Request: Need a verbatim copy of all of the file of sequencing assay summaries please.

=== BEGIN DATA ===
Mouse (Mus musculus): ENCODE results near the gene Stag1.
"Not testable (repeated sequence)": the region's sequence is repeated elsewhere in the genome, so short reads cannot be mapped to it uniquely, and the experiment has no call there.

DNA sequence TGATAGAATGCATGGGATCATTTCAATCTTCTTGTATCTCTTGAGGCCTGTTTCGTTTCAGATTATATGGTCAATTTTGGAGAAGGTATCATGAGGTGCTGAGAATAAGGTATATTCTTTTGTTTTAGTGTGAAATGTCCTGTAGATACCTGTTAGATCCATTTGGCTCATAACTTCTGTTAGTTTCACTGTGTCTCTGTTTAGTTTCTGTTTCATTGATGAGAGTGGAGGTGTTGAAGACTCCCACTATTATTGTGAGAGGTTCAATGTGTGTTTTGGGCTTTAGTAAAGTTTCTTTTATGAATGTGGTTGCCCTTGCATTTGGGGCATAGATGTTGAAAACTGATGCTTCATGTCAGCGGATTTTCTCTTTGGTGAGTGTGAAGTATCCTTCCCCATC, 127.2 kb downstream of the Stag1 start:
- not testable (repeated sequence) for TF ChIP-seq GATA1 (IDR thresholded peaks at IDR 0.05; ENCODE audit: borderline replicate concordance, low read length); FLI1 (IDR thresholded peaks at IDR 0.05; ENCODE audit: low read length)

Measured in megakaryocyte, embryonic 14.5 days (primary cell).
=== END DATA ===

Mouse (Mus musculus): ENCODE results near the gene Stag1.
"Not testable (repeated sequence)": the region's sequence is repeated elsewhere in the genome, so short reads cannot be mapped to it uniquely, and the experiment has no call there.

DNA sequence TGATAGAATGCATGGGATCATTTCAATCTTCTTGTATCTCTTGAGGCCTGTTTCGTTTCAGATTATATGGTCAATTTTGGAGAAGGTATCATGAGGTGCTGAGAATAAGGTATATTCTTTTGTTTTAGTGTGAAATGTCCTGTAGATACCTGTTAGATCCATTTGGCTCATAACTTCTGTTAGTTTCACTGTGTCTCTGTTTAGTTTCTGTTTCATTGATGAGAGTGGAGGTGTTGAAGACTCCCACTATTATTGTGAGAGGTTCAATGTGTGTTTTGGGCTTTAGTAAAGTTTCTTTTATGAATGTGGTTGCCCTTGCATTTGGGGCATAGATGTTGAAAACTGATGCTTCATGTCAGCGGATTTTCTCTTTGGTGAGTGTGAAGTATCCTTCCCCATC, 127.2 kb downstream of the Stag1 start:
- not testable (repeated sequence) for TF ChIP-seq GATA1 (IDR thresholded peaks at IDR 0.05; ENCODE audit: borderline replicate concordance, low read length); FLI1 (IDR thresholded peaks at IDR 0.05; ENCODE audit: low read length)

Measured in megakaryocyte, embryonic 14.5 days (primary cell).